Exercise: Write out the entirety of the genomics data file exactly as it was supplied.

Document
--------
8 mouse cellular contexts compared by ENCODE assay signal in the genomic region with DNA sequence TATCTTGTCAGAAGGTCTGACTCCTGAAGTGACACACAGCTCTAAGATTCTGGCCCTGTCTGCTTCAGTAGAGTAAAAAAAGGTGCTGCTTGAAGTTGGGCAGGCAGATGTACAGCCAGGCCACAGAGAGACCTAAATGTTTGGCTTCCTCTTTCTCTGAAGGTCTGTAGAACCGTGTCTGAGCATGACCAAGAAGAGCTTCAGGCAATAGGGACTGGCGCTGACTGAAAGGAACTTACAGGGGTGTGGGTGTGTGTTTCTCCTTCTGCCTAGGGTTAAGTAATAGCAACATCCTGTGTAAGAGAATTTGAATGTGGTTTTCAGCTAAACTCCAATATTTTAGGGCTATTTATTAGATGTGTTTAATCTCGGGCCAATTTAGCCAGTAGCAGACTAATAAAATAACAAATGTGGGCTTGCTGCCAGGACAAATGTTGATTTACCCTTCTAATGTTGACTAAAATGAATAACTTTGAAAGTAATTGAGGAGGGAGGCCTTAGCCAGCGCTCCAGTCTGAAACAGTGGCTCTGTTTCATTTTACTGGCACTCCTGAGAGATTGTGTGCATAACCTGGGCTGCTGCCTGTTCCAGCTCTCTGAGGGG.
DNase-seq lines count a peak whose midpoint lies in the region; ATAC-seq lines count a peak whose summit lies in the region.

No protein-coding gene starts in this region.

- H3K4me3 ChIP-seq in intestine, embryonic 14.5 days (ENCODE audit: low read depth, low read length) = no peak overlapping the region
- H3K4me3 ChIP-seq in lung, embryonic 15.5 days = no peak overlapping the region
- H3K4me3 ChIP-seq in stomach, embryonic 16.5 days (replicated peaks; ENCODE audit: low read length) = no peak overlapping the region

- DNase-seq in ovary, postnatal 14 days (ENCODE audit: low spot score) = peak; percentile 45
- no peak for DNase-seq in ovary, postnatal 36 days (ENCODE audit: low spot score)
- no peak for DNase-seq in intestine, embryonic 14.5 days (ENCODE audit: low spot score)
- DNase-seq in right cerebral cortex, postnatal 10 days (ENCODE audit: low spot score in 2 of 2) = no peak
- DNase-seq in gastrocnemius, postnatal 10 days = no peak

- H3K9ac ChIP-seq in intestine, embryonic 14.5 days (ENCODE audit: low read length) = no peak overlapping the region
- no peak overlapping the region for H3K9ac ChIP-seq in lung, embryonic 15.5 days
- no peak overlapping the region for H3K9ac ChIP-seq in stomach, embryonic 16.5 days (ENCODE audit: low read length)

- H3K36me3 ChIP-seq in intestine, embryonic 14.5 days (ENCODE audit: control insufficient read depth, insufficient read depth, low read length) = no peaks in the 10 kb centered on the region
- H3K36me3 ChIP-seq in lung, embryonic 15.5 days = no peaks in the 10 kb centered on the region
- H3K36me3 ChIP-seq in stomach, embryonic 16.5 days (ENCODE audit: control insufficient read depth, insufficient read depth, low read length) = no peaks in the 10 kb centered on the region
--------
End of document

8 mouse cellular contexts compared by ENCODE assay signal in the genomic region with DNA sequence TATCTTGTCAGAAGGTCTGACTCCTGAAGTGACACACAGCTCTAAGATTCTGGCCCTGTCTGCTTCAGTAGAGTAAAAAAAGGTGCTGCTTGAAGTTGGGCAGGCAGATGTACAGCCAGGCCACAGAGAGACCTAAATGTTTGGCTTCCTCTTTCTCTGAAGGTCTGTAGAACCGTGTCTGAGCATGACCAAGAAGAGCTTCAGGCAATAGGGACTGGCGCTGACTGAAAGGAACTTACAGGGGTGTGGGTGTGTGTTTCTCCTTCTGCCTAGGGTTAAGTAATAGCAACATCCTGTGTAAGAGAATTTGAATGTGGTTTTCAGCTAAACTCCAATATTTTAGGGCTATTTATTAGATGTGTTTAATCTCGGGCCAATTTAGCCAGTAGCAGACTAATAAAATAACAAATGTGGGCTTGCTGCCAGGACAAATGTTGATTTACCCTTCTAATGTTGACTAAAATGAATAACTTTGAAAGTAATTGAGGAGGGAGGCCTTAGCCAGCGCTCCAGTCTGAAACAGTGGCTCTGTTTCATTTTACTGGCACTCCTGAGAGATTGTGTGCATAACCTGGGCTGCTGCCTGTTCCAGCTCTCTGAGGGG.
DNase-seq lines count a peak whose midpoint lies in the region; ATAC-seq lines count a peak whose summit lies in the region.

No protein-coding gene starts in this region.

- H3K4me3 ChIP-seq in intestine, embryonic 14.5 days (ENCODE audit: low read depth, low read length) = no peak overlapping the region
- H3K4me3 ChIP-seq in lung, embryonic 15.5 days = no peak overlapping the region
- H3K4me3 ChIP-seq in stomach, embryonic 16.5 days (replicated peaks; ENCODE audit: low read length) = no peak overlapping the region

- DNase-seq in ovary, postnatal 14 days (ENCODE audit: low spot score) = peak; percentile 45
- no peak for DNase-seq in ovary, postnatal 36 days (ENCODE audit: low spot score)
- no peak for DNase-seq in intestine, embryonic 14.5 days (ENCODE audit: low spot score)
- DNase-seq in right cerebral cortex, postnatal 10 days (ENCODE audit: low spot score in 2 of 2) = no peak
- DNase-seq in gastrocnemius, postnatal 10 days = no peak

- H3K9ac ChIP-seq in intestine, embryonic 14.5 days (ENCODE audit: low read length) = no peak overlapping the region
- no peak overlapping the region for H3K9ac ChIP-seq in lung, embryonic 15.5 days
- no peak overlapping the region for H3K9ac ChIP-seq in stomach, embryonic 16.5 days (ENCODE audit: low read length)

- H3K36me3 ChIP-seq in intestine, embryonic 14.5 days (ENCODE audit: control insufficient read depth, insufficient read depth, low read length) = no peaks in the 10 kb centered on the region
- H3K36me3 ChIP-seq in lung, embryonic 15.5 days = no peaks in the 10 kb centered on the region
- H3K36me3 ChIP-seq in stomach, embryonic 16.5 days (ENCODE audit: control insufficient read depth, insufficient read depth, low read length) = no peaks in the 10 kb centered on the region